Top Ten B2B Resolutions for Website Practices in 2009January 6th, 2009 |
With the new year already here, a number of new technological standards stare the business world in the face. The horizon for 2009 presents a number of new challenges, certainly, but also a multitude of new opportunities for growth and development—to seize the new methods available to internet developers in addition to new metrics to help calibrate maximum website effectiveness.
Below you can find the list of our top ten “resolutions” for your business and website that will allow you to make the most of the new year.
1. Structure and adjust your B2B website around usability. Business-to-business transactions are rational and relationship driven, so while eye-catching Flash pieces are important to help your website stay current, they by no means take the place of building your website around clear messaging and strong service branding.
2. Assess your website according to usability standards and best practices. Gain valuable real-world user feedback about the advantages and shortcomings of your site through live, high-fidelity usability studies. Actual user feedback can be an excellent barometer about your current site’s messaging and focus.
3. Develop mobile web content. In 2007 this was seen as a burgeoning market, in 2008 growing to be a normative part of web browsing, and 2009 is expected to be the year that mobile web browsing and the .mobi suffix becomes a prominent part of the market share for web browsing. Tailoring your B2B site toward mobile browsing or setting up a parallel site greatly improves the accessibility of your messaging.
4. Take advantage of new forms of social media. Already, highly visible social media like Facebook, Twitter, and LinkedIn have helped shape the way people do business and communicate. While social media will never take the place of real business communication, it’s becoming too important of a realm to ignore.
5. Finally take advantage of blogs, vlogs (video blogs) or podcasts in 2009. Having regularly updated dynamic content on your website is a great way to encourage return visitors and blogs are quickly becoming the standard—not the option—for both B2C and B2B sites to encourage repeat visits. Consider the prominence of blogs and social media in the 2008 presidential campaign, and think of it as a model on how to cultivate relationships.
6. Introduce video to your homepage if you haven’t already. Video is stimulating and can easily be tailored to maximize your website’s messaging with messages like a company overview or a possible elevator pitch. Given that user viewers watched 13.5 billion videos in the month of October 2008 alone, a website without video is losing ground against its competitors, even in the B2B world.
7. Be careful about reducing marketing budgets. The economy for 2009 almost certainly means that some sacrifice will be necessary. Redefining your business focus on existing customers rather than developing new leads is fiscally responsible—but only in the short term. The measurability of ROI on the internet, the relative cost-effectiveness compared to print media, and the ability of the internet to more quickly develop a diverse customer base all make internet marketing retain its value even in hard times.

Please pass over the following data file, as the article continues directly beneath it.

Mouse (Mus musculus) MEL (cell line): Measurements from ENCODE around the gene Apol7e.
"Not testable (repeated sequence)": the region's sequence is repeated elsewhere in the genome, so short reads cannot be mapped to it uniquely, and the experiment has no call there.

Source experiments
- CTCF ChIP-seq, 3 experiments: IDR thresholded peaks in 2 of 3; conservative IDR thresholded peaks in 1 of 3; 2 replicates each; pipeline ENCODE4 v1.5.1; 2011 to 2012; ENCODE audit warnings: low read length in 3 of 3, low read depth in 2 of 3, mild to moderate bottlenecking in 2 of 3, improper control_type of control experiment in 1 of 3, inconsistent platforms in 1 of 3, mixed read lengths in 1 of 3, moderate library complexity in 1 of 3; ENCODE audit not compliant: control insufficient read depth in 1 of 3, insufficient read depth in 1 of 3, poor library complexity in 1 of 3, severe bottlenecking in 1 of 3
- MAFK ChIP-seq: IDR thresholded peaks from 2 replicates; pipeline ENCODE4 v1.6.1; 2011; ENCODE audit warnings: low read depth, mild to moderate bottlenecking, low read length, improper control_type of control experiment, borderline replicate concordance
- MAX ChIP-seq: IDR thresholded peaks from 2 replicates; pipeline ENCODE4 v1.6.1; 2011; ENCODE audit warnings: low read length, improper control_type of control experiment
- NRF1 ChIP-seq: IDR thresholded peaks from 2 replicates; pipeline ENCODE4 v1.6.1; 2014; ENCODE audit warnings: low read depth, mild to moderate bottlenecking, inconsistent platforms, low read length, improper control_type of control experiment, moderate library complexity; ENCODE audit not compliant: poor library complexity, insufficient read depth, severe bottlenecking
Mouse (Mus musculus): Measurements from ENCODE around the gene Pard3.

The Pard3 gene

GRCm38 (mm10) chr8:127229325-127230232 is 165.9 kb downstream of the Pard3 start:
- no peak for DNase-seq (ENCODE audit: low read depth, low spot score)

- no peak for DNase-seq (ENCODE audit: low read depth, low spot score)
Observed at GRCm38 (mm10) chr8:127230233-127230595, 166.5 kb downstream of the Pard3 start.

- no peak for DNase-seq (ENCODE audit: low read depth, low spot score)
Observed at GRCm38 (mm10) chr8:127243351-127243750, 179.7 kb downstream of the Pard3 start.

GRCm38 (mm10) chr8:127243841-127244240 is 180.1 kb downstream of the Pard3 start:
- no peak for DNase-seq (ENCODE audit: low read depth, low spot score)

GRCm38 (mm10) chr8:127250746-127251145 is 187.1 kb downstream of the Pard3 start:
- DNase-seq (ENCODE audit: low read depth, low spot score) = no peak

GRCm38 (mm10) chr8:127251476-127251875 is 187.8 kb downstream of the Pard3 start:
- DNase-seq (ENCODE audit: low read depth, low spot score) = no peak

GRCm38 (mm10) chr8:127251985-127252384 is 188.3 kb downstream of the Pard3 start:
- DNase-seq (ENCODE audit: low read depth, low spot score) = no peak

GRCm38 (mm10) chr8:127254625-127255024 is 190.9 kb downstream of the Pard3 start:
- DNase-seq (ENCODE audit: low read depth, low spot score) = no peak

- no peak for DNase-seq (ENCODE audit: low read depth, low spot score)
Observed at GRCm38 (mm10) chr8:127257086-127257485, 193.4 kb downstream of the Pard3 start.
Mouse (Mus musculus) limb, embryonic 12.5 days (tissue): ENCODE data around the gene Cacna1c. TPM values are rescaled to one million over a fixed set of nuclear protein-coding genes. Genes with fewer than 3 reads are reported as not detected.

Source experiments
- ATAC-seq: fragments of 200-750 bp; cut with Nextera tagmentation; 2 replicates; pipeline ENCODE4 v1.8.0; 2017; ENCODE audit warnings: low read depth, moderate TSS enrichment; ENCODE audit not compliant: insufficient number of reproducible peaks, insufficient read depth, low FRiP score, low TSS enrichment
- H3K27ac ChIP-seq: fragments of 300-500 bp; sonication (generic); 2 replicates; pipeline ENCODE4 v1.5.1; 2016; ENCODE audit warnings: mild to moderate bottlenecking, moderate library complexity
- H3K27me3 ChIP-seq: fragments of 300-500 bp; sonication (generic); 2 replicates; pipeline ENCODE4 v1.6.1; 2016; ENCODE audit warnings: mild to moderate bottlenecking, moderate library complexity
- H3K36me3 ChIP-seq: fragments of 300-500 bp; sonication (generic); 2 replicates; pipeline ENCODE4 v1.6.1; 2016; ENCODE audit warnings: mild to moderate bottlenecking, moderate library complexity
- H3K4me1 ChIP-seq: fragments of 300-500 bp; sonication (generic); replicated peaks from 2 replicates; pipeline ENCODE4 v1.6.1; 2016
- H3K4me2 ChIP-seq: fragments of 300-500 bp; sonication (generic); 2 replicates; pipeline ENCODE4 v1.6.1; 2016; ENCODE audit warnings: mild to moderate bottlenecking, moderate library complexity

8. Revisit your web content to be both user and search engine optimized. Based on an Infrared eye tracking study conducted by the Nielsen Norman Group, most users view websites in an “F” pattern, scanning from left to right in jumps from top to bottom. This makes bullets an absolute must. Additionally, Latent Semantic Indexing (LSI) has been becoming increasingly prevalent in major search engines. LSI emphasizes relevant and related content and actually blacklists the practice of keyword stuffing when indexing a web page, which redefines how pages should be constructed for optimal search results.
9. Examine the structure of your business communication model. Do you communicate exclusively via e-mail? If so, how well does it work? Consider developing alternative inter- and intranet based applications to help unify your business communication, from sales to project management and development.
10. Remember the little things. Remember that your clients and relationships are oriented not only around presentation, but ease of communication. Is your website set up obtrusively at all? Does it contain any broken links or PDFs or outdated copyright material? If so, it can give the appearance of a site that is more or less abandoned by its creator, setting up a serious barrier to your messaging. Making sure that your content is current, functional, and legible are critical indicators for how likely a prospect is to glean your messaging from the website and increases the chances of conversion.